It has been a crazy day!
Here is the latest Get Fit email from Dr. Jacobs.
For most people, Labor Day signals the ending of the summer season. This includes the grill or the barbecue pit. Traditional barbecue and picnic foods are a labor of love and many find the selections delicious. In many cases, the foods most associated with summer eating range is caloric value, and even though a grilled chicken and corn on the cob may be on the menu, so are many high fat, high sugar selections. Many people are surprised to find out basic picnic food can present a large number of hidden calories. A single portion of macaroni salad may have up to 50 g of fat and a single serving of barbecued ribs (2 ribs) equals 320 calories, 16 g sugar and 20 g of fat. The addition of other foods to round out an ideal barbecue will contribute to a high calorie event.
Food Item| Single serving reference values
Hamburger| 10 g fat, 254 calories, 378 mg sodium
Cheeseburger w/condiments| 26 g fat, 482 calories, 640 mg
Hot dogs| 16 g fat, 180 calories, 620 mg sodium
Ribs| 21 g fat, 320 calories, 790 mg sodium
Coleslaw| 16 g fat, 206 calories
Potato salad| 21 g fat, 1323 mg sodium
Macaroni salad| 26g fat, 760 g sodium, 349 calories
Barbecue sauce| 10 g sugar, 50 calories, 330 mg sodium
Baked beans| 19 g sugar, 570 g sodium, 190 calories
Apple pie| 20 g fat, 33 g sugar, 390 calories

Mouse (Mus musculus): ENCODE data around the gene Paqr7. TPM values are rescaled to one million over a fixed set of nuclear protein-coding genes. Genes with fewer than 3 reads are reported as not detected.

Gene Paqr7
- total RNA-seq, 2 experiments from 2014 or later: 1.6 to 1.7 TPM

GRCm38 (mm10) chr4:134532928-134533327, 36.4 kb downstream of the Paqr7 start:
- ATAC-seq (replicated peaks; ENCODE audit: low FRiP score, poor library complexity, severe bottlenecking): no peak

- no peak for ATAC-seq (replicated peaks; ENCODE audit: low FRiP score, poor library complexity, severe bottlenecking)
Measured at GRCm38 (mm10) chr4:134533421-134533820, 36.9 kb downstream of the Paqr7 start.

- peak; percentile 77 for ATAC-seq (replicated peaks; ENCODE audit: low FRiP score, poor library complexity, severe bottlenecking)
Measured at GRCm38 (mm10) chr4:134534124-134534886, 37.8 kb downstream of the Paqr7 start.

Pecan pie| 22 g fat, 30 g sugar 541 calories
Corn bread| 6 g, 13 g, 200 calories
Soda| 30-40 g sugar, 12 calories per ounce
Domestic Beer| 200 calories each
Consider a basic meal of a cheeseburger, side of potato salad and baked beans and a slice of apple pie and a conservative net would equal 1,312 calories, over 3000 mg of salt and 67 g of fat. If you side with two hot dogs (who eats one?), a side of macaroni salad, some chips and slice of pecan pie you’ve reached 1,450 calories and 2,650 mg of sodium. Consider these numbers as conservative; most people each multiple servings and also consume additional calories from sodas, alcohols and other side dishes.
It is not surprising to see a single picnic meal reach over two thousand calories. So what is a person to do – skip barbecues? Rather than go extreme, make a couple of conservative changes and the day and waist line can be saved. For instance, using Fat-free hot dogs at 50 calories, 0 g fat, 490 mg sodium cuts the calories to a third and reduces the sodium. Swapping out hamburgers for chicken, soy burgers or buying extra lean meats will save calories and reduce saturated fat. Using a spice mixture like “Suddenly Pasta” and some olive oil cuts the fat and calories in half on the pasta salad. Condiments hide a lot of calories, fat and sugar. Use reduced calorie mayonnaise and low sugar barbecue sauce instead. Slice avocado for hamburgers or grill onions as healthier toppings. For beverages, brew up unsweetened ice tea and offer calorie free options like Crystal Light. Rather than serving calorie-rich desserts serve fruits like watermelon and cut strawberries; even topping it with lite Cool Whip only adds 25 calories.
In addition to making some smart food choices, be sure to center your Labor Day and other picnics around activities. Touch football, playing catch or horse shoes or Bacchi all expend calories and remove people from the temptation of boredom and proximity eating. Lastly, do not forget about sunscreen. Be sure the SPF is adequate for the environment; even though many people have been cooped up for months and the temptation for a quick tan beckons, excess sun exposure raises risks for skin cancer.